Interview with Hidemi Ishibashi
Born in Aomori Prefecture Japan, Hidemi Ishibashi has been enjoying painting since her early youth. She realized at an early age that she wanted to express herself through art. She studied painting at the Osaka University of Arts, where she was also involved in the dramatic arts, and has a background in graphic and fashion design as well.
Ms Ishibashi’s work explores the areas between the organic and inorganic, the living and the not living. She uses a variety of inks and media such as organic teas to make her paintings.
Her first exhibition, “School Walts” appeared at the AD@A Gallery in 2004. She recently had a solo exhibition of her work entitled “Solo Lunch” at the Ouchi Gallery and was published in “Talking Heads” magazine no. 43. Since then her work has appeared in many venues in Japan and internationally. She is continually learning and striviing for excellence.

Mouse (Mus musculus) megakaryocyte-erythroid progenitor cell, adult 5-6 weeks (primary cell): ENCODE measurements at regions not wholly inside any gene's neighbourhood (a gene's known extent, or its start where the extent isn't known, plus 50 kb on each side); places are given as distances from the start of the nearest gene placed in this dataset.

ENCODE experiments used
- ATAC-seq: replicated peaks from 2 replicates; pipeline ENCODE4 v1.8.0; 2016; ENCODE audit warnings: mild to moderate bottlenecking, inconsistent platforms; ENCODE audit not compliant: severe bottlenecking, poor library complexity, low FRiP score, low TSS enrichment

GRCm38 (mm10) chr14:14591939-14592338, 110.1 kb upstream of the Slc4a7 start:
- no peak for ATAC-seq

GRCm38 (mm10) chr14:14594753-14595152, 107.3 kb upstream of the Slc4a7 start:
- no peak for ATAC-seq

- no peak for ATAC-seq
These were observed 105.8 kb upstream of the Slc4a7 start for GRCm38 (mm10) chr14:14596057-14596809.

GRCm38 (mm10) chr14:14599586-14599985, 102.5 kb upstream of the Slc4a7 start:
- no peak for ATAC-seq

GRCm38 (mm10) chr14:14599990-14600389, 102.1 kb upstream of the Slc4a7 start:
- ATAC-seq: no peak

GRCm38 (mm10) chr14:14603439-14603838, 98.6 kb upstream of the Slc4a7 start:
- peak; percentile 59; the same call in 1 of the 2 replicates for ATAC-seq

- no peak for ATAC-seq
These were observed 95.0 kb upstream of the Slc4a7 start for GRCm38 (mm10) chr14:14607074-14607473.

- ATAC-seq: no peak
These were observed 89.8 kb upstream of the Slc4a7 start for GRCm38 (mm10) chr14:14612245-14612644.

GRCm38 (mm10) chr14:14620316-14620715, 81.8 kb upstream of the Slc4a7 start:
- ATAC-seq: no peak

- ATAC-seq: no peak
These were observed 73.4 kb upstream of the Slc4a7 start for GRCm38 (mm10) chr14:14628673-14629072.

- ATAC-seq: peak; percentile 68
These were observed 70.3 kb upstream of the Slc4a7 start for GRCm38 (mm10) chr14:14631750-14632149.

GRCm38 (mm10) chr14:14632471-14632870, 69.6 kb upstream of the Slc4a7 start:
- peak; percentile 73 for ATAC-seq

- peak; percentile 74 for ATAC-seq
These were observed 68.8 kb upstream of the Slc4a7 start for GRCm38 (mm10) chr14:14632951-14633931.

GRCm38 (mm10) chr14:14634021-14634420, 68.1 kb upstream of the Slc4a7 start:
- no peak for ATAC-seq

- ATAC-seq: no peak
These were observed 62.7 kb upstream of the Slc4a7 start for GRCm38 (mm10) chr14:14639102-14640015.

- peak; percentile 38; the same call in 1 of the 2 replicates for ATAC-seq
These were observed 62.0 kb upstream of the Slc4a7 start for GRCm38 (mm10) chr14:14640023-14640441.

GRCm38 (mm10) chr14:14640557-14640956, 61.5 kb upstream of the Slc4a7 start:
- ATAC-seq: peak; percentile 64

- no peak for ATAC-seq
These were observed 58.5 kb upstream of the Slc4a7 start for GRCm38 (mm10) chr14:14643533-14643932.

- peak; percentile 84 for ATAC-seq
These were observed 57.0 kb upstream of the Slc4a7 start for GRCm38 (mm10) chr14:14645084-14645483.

In addition, Ms. Ishibashi has curated group exhibitions in Osaka and Tokyo and is currently working in graphic design for apparel.
“To be a designer means that one should acknowledge that art is never ending while the artist is only for now.”
Hi Hidemi, it is a pleasure to meet you. Can you tell us your story – how you started as an artist and a little but about your journey from then till now?
I was born in Aomori Prefecture in Japan, Hachinohe to double-income parents so since they both worked much of my time was spent at my grandmother’s house in the countryside. I spent a lot of time playing in the woods, watching animals, and plants and examining animal carcasses which made me think a lot about life and death.
I always went into the woods with a sketchbook and would draw the corpses of the creatures I would find, Plants, animals, trees, soil, and stones too. I think I began to build something that could be called “my own” and develop my style of painting and drawing then.
Can you tell us a little about Demil Pibot and the overall artistic idea and direction of your work?